Blake said some­times as a politi­cian you have to make de­ci­sions that aren’t nec­es­sar­ily pop­u­lar.

“But he’d tell you why he voted that way or why we should take that path. Not very of­ten you get some­body like that.”

Macmil­lan and Blake had been work­ing to­gether since 2008 on the flood­ing along Green Acres and in the com­mu­nity of Trent Hills.

One long week­end, Blake said Macmil­lan took his fam­ily with him after there was a com­plaint about sand­bags.

“That’s just the kind of per­son he was - the whole fam­ily was in­volved.”

From a fire depart­ment per­spec­tive, Macmil­lan was a strong sup­porter of the depart­ment - lit­er­ally.

When the bridge in down­town was closed, he said “any­thing I can do to help, Chief.”

The fire depart­ment was di­vided up into two sta­tions at that time, with one be­ing on each side of the river.

Blake said they needed a driver for the res­cue unit.

With­out hes­i­ta­tion, Macmil­lan said he would gladly help out.

Macmil­lan was a wel­come sight for ma­jor fires as he would al­ways look after the fire­fight­ers.

“One time we had a barn fire and we were look­ing for food for the fire­men and ev­ery­thing in town was closed.”

Blake re­mem­bers at the time it was ex­tremely foggy out.

“I won­dered where the heck did he get too?”

“He ended up driv­ing to Peter­bor­ough to three dif­fer­ent places to get enough food to bring back.”

At one ma­jor fire, Blake got one of his fire­fight­ers to get re­fresh­ments at Tim Hor­tons. When Macmil­lan found out, Blake said he was gen­tly re­minded whose job that was, he said with a laugh.

“That’s my job,” he said to Blake in no un­cer­tain terms.

“He had a ra­dio and a pager and he was al­ways there - and we loved to have him.”

“It didn’t mat­ter what time it was the day or what was go­ing on, he’d be right there for the fire­fight­ers mak­ing sure they got what they needed.”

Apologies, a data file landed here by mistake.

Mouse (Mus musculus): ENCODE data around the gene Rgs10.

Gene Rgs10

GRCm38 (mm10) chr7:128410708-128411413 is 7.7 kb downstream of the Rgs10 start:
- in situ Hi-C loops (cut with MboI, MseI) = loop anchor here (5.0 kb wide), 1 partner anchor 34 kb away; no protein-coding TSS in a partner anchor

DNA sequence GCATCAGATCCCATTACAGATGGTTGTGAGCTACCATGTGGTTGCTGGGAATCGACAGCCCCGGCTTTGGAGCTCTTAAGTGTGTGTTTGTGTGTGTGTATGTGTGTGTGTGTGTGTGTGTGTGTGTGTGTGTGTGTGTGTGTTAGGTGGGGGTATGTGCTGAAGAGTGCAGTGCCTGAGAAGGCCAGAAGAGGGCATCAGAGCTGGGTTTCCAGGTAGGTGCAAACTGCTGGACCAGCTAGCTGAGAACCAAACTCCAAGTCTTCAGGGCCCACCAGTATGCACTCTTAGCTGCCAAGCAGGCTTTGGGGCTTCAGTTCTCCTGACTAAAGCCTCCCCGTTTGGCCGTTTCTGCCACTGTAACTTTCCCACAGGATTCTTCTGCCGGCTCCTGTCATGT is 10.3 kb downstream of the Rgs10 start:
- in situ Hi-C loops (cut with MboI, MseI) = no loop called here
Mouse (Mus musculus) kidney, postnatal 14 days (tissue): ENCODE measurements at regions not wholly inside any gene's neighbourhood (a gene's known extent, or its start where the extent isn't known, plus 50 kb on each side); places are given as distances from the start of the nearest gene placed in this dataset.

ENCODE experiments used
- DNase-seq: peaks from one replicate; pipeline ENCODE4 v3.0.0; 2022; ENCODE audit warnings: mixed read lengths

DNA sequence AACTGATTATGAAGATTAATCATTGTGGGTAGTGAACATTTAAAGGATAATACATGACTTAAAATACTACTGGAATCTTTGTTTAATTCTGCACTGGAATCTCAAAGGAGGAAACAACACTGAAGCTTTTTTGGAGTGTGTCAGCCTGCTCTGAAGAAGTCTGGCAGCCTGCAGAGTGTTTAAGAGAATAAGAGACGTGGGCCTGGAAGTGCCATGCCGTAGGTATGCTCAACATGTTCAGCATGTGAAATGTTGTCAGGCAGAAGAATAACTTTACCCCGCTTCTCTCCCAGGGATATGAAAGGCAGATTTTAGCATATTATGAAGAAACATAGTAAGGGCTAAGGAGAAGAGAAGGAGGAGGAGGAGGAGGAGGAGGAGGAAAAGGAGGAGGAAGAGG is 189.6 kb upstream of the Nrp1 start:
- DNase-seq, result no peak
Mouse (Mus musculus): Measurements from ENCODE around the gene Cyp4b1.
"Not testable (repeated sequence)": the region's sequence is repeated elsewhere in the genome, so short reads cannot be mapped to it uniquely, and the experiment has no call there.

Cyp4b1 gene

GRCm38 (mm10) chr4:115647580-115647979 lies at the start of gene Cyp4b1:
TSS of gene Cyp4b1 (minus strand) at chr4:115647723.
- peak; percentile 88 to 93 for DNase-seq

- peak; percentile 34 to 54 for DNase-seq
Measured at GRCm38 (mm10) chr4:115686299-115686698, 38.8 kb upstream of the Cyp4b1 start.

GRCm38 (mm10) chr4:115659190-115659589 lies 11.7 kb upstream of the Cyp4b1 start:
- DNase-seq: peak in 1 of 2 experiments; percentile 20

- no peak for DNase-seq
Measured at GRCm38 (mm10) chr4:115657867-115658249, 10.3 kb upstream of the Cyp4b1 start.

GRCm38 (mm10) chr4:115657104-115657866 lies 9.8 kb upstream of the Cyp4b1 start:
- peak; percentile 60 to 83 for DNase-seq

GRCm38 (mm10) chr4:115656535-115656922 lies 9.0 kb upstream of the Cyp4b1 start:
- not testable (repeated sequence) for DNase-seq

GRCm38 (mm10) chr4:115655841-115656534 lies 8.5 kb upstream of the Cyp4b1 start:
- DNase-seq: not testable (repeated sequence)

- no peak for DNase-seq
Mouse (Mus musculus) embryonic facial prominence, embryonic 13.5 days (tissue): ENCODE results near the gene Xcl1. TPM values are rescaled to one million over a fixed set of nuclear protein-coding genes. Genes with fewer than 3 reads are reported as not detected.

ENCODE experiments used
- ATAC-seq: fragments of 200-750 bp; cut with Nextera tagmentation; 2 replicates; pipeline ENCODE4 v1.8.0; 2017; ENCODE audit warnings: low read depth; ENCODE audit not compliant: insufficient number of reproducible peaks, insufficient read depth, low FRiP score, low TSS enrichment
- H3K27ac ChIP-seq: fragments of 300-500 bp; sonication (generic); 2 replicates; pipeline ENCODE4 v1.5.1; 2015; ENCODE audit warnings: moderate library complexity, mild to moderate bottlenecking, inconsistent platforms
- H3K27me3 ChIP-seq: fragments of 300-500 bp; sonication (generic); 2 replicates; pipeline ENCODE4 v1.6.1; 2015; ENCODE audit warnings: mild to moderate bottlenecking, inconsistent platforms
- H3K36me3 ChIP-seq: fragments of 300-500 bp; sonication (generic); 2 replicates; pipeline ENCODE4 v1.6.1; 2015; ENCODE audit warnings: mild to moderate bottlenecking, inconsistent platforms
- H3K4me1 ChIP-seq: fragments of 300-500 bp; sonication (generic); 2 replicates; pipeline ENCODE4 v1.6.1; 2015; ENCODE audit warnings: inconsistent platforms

Blake said Macmil­lan grew up in the com­mu­nity, and his fa­ther was mayor at one point.

Macmil­lan later moved away for a pe­riod of time, but “he would al­ways come back home.” He would even­tu­ally own a bowl­ing al­ley.

“He helped a lot of peo­ple and he was very proud of that,” Blake said. “A lot of peo­ple called him and thanked him for his story and were plan­ning on go­ing to Ger­many. Or even to give them that ‘fight’ at­ti­tude. He was one of a kind. Never be an­other one like him. Cer­tainly not as unique as him and to be able to stay the course when you have a lot of peo­ple go­ing in other di­rec­tions.”

As news broke Tues­day, a mo­ment of si­lence was ob­served at the start of Tues­day’s com­mit­tee of the whole meet­ing in Hamil­ton Town­ship.It was a som­bre start to the ses­sion as Hamil­ton Town­ship Mayor Mark Lovshin said he knew coun­cil­lors, and the mu­nic­i­pal­ity, wanted top ass along their con­do­lences to the Macmil­lan fam­ily as well as to Trent Hills. Lovshin sat in county coun­cil with Macmil­lan for many years and heard, as did oth­ers in the coun­cil cham­bers, as the long-time politi­cian talked pub­li­cally about his per­sonal strug­gle and vic­to­ries with cancer, as well as the strug­gle and vic­to­ries lob­by­ing the pro­vin­cial gov­ern­ment to change the fi­nan­cial sys­tem through OHIP to help those like him­self fac­ing this deadly dis­ease.

MPP Lou Ri­naldi also weighed in Tues­day in a writ­ten state­ment: “It is with great sad­ness that I’ve learned of the pass­ing of my friend Hec­tor Macmil­lan. Hec­tor was al­ways a fighter, a cham­pion and a fierce ad­vo­cate for those he rep­re­sented.”


Trent Hills Mayor Hec Macmil­lan has died after a bat­tle with cancer. He's pic­tured here in a 2011 file photo taken in Camp­bell­ford.